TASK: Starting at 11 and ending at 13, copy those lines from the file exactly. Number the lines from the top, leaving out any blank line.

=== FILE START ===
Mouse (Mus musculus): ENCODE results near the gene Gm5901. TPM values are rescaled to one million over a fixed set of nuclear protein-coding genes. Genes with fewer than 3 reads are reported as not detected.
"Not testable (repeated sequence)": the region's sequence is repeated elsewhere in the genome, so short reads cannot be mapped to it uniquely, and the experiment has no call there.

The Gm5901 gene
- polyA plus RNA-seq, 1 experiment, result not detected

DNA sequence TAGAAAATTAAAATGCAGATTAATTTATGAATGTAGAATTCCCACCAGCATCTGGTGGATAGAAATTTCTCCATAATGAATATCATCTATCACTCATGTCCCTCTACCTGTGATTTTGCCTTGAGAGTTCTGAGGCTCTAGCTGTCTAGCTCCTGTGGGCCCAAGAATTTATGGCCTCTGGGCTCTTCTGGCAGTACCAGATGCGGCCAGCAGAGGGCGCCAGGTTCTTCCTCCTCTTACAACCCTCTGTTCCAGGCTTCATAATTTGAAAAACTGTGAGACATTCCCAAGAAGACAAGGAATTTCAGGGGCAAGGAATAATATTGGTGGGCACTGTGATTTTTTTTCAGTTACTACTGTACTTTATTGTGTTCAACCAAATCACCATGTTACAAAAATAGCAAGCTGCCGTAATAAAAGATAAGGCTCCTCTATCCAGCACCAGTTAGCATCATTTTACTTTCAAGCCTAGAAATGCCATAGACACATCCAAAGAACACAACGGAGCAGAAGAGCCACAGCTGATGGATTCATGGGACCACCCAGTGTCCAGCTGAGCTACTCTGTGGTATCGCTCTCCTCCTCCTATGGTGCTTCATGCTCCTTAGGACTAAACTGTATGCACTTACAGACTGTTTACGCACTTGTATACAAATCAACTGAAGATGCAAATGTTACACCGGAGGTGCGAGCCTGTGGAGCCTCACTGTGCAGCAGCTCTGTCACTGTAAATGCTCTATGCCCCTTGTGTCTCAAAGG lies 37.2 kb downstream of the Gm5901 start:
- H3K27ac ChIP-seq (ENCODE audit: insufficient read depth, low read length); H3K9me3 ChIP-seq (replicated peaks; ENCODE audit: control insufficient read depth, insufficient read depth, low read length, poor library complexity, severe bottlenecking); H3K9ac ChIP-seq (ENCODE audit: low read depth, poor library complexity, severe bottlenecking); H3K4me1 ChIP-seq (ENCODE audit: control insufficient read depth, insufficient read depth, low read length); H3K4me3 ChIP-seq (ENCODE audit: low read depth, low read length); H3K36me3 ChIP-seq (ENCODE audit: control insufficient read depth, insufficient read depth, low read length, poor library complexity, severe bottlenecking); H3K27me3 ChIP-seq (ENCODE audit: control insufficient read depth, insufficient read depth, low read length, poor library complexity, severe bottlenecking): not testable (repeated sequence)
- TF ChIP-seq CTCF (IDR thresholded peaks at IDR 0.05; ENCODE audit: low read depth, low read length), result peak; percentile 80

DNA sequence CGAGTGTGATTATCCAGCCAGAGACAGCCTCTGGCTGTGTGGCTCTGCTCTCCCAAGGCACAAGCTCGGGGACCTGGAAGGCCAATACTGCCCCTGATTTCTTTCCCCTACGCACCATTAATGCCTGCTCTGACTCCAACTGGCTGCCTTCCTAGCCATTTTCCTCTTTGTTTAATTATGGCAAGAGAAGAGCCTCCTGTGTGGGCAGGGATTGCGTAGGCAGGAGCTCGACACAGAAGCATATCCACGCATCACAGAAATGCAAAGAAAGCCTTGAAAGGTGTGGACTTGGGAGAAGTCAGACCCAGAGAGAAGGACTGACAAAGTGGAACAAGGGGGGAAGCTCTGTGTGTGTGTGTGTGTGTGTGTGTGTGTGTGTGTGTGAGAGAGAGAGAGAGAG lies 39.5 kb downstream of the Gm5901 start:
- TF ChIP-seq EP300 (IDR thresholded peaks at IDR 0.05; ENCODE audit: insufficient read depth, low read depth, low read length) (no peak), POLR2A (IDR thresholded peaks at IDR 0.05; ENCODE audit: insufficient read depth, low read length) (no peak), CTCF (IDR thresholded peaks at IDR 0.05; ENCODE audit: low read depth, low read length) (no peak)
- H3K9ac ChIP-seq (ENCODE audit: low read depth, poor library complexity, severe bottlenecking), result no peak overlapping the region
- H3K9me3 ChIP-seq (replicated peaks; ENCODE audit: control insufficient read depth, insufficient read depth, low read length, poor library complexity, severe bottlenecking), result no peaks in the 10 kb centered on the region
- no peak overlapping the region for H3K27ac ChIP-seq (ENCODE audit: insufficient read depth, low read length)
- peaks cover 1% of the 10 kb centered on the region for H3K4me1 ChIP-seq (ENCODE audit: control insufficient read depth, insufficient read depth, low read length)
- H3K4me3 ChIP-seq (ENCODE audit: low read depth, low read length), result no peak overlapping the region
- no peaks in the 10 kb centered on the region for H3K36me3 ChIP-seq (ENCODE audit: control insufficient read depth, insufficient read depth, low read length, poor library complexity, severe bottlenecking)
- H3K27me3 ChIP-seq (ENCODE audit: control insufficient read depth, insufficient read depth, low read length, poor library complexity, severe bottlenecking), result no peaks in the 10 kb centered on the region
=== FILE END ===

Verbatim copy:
- H3K9me3 ChIP-seq (replicated peaks; ENCODE audit: control insufficient read depth, insufficient read depth, low read length, poor library complexity, severe bottlenecking), result no peaks in the 10 kb centered on the region
- no peak overlapping the region for H3K27ac ChIP-seq (ENCODE audit: insufficient read depth, low read length)
- peaks cover 1% of the 10 kb centered on the region for H3K4me1 ChIP-seq (ENCODE audit: control insufficient read depth, insufficient read depth, low read length)